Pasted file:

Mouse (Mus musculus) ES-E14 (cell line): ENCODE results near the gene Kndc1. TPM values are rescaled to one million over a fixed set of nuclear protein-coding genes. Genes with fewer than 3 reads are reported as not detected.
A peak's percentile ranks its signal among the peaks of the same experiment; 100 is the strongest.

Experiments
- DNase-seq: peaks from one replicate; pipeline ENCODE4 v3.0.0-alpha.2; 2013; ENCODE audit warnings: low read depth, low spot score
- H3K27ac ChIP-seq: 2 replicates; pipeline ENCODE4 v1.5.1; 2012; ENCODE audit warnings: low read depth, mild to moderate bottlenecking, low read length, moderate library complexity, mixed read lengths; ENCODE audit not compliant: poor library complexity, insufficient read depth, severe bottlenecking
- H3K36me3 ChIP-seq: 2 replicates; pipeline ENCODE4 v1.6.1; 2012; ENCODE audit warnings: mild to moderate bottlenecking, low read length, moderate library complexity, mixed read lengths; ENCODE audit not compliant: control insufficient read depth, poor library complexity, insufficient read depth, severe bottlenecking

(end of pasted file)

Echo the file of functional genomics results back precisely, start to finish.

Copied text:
Mouse (Mus musculus) ES-E14 (cell line): ENCODE results near the gene Kndc1. TPM values are rescaled to one million over a fixed set of nuclear protein-coding genes. Genes with fewer than 3 reads are reported as not detected.
A peak's percentile ranks its signal among the peaks of the same experiment; 100 is the strongest.

Experiments
- DNase-seq: peaks from one replicate; pipeline ENCODE4 v3.0.0-alpha.2; 2013; ENCODE audit warnings: low read depth, low spot score
- H3K27ac ChIP-seq: 2 replicates; pipeline ENCODE4 v1.5.1; 2012; ENCODE audit warnings: low read depth, mild to moderate bottlenecking, low read length, moderate library complexity, mixed read lengths; ENCODE audit not compliant: poor library complexity, insufficient read depth, severe bottlenecking
- H3K36me3 ChIP-seq: 2 replicates; pipeline ENCODE4 v1.6.1; 2012; ENCODE audit warnings: mild to moderate bottlenecking, low read length, moderate library complexity, mixed read lengths; ENCODE audit not compliant: control insufficient read depth, poor library complexity, insufficient read depth, severe bottlenecking